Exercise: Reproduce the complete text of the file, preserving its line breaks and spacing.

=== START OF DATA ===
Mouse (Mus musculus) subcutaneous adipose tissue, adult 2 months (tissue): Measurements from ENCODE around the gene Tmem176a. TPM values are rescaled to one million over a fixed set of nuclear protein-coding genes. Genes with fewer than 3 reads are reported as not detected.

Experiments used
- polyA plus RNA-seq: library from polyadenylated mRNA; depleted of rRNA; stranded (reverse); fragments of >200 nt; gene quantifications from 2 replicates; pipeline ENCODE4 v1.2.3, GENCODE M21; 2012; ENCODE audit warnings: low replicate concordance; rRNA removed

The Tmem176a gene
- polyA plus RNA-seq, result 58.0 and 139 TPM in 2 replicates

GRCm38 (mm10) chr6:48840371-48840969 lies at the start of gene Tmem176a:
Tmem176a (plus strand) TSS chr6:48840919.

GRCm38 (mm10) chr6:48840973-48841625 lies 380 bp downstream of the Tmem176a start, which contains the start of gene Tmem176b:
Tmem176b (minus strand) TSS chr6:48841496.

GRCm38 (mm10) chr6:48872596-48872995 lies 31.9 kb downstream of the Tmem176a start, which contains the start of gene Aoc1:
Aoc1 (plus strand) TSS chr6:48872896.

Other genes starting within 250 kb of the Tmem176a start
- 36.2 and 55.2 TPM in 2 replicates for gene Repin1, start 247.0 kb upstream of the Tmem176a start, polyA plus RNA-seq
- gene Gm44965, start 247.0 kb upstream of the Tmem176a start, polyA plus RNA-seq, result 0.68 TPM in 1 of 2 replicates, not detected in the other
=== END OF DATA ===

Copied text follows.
Mouse (Mus musculus) subcutaneous adipose tissue, adult 2 months (tissue): Measurements from ENCODE around the gene Tmem176a. TPM values are rescaled to one million over a fixed set of nuclear protein-coding genes. Genes with fewer than 3 reads are reported as not detected.

Experiments used
- polyA plus RNA-seq: library from polyadenylated mRNA; depleted of rRNA; stranded (reverse); fragments of >200 nt; gene quantifications from 2 replicates; pipeline ENCODE4 v1.2.3, GENCODE M21; 2012; ENCODE audit warnings: low replicate concordance; rRNA removed

The Tmem176a gene
- polyA plus RNA-seq, result 58.0 and 139 TPM in 2 replicates

GRCm38 (mm10) chr6:48840371-48840969 lies at the start of gene Tmem176a:
Tmem176a (plus strand) TSS chr6:48840919.

GRCm38 (mm10) chr6:48840973-48841625 lies 380 bp downstream of the Tmem176a start, which contains the start of gene Tmem176b:
Tmem176b (minus strand) TSS chr6:48841496.

GRCm38 (mm10) chr6:48872596-48872995 lies 31.9 kb downstream of the Tmem176a start, which contains the start of gene Aoc1:
Aoc1 (plus strand) TSS chr6:48872896.

Other genes starting within 250 kb of the Tmem176a start
- 36.2 and 55.2 TPM in 2 replicates for gene Repin1, start 247.0 kb upstream of the Tmem176a start, polyA plus RNA-seq
- gene Gm44965, start 247.0 kb upstream of the Tmem176a start, polyA plus RNA-seq, result 0.68 TPM in 1 of 2 replicates, not detected in the other